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It appears to be a very little known fact that people who have sustained whiplash injuries are dramatically more likely than not to have also sustained a TMJ injury, which is nearly always overlooked by the medical profession. This is quite understandable, because naturally the physician will be most concerned with neck trauma, cranial injury and stability of the airway in the case of an individual hospitalized as a result of a car wreck. In one of the very few (if only) known studies on the subjects done by Dr. Barry Pressman of Cedars-Sinai Hospital (excerpt below)*, it was determined that of the patients admitted with whiplash injuries (vehicles or otherwise) imaging revealed that fully 66% of the TMJ's showed signs of acute injury.

Dr. Nichols' experience with whiplash patients is that none has professed to being evaluated for a TMJ injury after a whiplash, let alone had joint-specific MRI's taken. Chances are that there is a large population with undiagnosed, untreated, and subsequently degenerating TMJ injuries who are experiencing unnecessary pain.

There are three types of whiplash injury scenarios:

  • Flexion-extension whiplash, typically experienced in a head-on collision
  • Extension-flexion whiplash (most likely to cause injury to the TMJ) in the case of rear-end collision while sitting still or driving slowly
  • Asymmetric whiplash, typically occurring when the patient was either "t-boned" in an accident or had their head turned sideways at the moment of impact.

There is a particular type of injury to the TMJ, namely a stretch injury to diskal ligaments and retro-diskal attachment as a result of impact that is most common to see in these scenarios. The exact mechanics of the accident are important to understand in each individual's case to better understand the likelihood of injury, and the type of injury likely to have been sustained.

If you have ever had a whiplash injury, recall as best you can if:

  • Your bite changed at all immediately after the accident, especially if some or all of your back teeth didn't connect when you closed your mouth all the way; or
  • You experienced any joint specific pain in the TMJ (achiness, tenderness, or sharp radiating pain).

You've probably sustained injury to your TMJ if you experienced these symptoms. Dr. Nichols would be very likely to prescribe an MRI to get accurate images of the exact condition of the joints. Even in the absence of pain or symptoms, a history of traumatic injury to the TMJ is a fairly mandatory indication for MRI of the joint. The reason for this is simple. In human physiology, all pathologies (disease processes) tend to exist for an extended period of time before they reach the threshold of actually causing pain. Trauma has the added complication of pain being masked by another injury to another independent structure (i.e. a neck injury severe enough to make a TMJ injury imperceptible at the time).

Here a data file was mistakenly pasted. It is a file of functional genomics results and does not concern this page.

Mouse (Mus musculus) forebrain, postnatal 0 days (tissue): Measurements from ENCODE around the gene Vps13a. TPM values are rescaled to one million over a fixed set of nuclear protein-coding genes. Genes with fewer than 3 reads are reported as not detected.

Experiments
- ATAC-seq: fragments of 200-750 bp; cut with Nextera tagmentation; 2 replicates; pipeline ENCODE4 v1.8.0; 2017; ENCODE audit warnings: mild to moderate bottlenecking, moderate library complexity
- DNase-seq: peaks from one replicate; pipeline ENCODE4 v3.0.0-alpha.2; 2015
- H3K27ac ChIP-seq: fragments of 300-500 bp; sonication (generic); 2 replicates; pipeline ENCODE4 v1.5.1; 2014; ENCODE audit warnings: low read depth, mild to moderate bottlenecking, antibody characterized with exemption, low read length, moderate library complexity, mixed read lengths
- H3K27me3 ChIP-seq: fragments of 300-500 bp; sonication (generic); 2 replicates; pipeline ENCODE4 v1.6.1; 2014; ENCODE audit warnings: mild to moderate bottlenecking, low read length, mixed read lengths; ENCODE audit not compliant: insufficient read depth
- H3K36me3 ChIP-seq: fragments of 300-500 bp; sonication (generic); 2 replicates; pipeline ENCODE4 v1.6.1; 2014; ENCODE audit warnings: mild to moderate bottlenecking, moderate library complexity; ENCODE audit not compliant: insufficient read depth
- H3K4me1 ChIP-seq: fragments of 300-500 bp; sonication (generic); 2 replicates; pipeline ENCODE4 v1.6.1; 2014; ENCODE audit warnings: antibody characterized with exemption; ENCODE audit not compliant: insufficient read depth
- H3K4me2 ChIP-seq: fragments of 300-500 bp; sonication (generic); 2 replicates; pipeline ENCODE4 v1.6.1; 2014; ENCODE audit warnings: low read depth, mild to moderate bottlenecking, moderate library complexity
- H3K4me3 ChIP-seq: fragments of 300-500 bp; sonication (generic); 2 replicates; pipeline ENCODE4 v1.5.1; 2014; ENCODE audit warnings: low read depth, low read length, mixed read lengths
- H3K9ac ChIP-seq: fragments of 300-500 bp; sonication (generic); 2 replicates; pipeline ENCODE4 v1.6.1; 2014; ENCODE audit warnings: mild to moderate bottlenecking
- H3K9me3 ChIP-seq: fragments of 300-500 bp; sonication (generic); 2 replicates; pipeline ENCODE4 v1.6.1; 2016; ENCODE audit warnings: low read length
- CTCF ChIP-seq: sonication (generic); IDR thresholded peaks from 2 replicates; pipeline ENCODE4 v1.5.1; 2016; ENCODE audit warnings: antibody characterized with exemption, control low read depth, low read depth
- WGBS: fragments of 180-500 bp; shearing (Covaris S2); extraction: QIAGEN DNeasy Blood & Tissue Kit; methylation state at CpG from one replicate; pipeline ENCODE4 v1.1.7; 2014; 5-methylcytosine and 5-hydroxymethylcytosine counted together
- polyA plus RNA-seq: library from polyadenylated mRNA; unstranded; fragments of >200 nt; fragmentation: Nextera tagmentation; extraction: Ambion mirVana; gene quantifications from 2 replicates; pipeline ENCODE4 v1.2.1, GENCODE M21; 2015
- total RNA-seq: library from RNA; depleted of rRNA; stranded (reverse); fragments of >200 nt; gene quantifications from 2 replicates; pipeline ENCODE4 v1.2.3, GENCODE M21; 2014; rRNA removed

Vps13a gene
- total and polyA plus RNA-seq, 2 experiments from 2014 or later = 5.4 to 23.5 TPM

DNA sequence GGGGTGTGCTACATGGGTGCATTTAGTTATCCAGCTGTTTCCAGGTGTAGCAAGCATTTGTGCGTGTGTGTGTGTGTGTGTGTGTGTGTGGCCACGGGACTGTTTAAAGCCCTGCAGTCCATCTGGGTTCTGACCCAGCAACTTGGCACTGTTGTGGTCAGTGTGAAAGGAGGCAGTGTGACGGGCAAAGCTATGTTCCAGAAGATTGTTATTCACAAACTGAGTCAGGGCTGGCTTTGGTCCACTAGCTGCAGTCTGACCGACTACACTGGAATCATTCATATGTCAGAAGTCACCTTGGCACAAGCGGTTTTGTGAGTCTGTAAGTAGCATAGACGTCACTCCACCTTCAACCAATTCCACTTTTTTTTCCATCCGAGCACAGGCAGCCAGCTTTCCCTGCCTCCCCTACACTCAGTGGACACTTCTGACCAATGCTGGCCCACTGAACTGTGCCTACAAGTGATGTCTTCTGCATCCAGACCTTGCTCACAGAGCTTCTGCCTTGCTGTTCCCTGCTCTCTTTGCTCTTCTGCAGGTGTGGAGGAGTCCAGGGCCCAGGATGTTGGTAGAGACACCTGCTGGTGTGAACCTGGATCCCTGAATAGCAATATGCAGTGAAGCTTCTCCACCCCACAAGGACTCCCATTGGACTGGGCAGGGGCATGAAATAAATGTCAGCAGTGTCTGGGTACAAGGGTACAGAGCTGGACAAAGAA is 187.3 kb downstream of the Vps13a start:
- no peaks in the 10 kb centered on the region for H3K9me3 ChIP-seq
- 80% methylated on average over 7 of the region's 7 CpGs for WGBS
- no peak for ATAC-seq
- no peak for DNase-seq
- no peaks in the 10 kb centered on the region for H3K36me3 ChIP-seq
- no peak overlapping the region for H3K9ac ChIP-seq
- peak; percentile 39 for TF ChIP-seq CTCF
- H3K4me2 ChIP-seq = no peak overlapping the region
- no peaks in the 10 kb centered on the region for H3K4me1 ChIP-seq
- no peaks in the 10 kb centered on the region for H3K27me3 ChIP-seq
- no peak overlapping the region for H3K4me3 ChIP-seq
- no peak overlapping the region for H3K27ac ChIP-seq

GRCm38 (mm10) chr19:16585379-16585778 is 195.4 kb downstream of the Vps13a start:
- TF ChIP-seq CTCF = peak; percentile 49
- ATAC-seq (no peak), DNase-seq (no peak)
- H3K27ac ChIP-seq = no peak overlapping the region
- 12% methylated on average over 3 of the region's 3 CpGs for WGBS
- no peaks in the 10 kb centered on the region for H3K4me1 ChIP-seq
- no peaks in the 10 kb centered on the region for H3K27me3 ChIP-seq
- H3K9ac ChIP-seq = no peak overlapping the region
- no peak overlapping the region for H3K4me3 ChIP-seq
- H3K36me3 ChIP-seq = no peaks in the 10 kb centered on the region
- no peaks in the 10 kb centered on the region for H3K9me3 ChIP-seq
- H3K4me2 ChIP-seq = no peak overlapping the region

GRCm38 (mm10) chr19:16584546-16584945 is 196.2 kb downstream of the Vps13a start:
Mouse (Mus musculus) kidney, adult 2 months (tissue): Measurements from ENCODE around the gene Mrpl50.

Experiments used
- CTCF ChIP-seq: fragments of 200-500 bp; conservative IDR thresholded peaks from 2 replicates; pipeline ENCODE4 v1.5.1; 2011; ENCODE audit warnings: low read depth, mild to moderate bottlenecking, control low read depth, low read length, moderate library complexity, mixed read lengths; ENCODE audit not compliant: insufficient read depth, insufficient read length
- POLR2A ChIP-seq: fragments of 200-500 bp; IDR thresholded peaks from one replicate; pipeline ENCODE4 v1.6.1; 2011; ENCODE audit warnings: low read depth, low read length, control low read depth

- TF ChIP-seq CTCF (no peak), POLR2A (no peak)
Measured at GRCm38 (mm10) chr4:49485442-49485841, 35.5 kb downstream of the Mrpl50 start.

Combining these two facts of disease and trauma, pain does not become a basis upon which Dr. Nichols could make a decision about whether to image the joint or not. Rather, it is the presence of evidence indicating joint injury upon which that decision is made.

As a rule in any endeavor, it is always best to know all the facts before making a decision. Especially considering the likelihood (66%) of TMJ injury subsequent to whiplash, we always want to know the whole story before assessing a judgment on the condition of the joint. That's why MRI's are so important. They tell us the exact condition of the joint right now, with no need to guess what's going on. Accurate diagnosis equals better treatment!



* Article: MR Imaging Of Temporomandibular Joint Abnormalities Associated With Cervical Hyper extension/hyper flexion (whiplash) Injuries.
Date: October 1992
Journal: Journal Of Magnetic Resonance Imaging: JMRI
Patients often have temporomandibular joint (TMJ) dysfunction-related symptoms after cervical hyper extension/hyper flexion injuries (whiplash) caused by rear-end motor-vehicle collisions. To determine abnormalities of the TMJ associated with these injuries, 33 consecutive symptomatic patients (66 joints) with no direct trauma to the jaw, mouth, head, or face due to the accident and no prior history of TMJ dysfunction underwent magnetic resonance (MR) imaging, and the images were retrospectively analyzed. Overall, 29 (88%) patients had some type of TMJ abnormality related to whiplash injury. Displacement of the disk was seen in 37 (56%) of the TMJ's as follows: 21 (32%) had anterior displacement with reduction, nine (14%) had anterior displacement without reduction, six (9%) had lateral or medial displacement, and one (2%) had posterior displacement.

If you sustained an TMJ injury and are seeking relief, please contact Apexx Dental Care – serving Littleton, Colorado for an appointment.

"... considering the likelihood (66%) of TMJ injury subsequent to whiplash, we always want to know the whole story before assessing a judgment on the condition of the joint."
Dr. Richard Nichols

The following illustration shows how the neck is injured in cases of flexion-extension and extension-flexion injuries.

Diagrams courtesy of
Dr. Mark Piper, MD, DMD
© Piper I: Comprehensive
TMJ Science.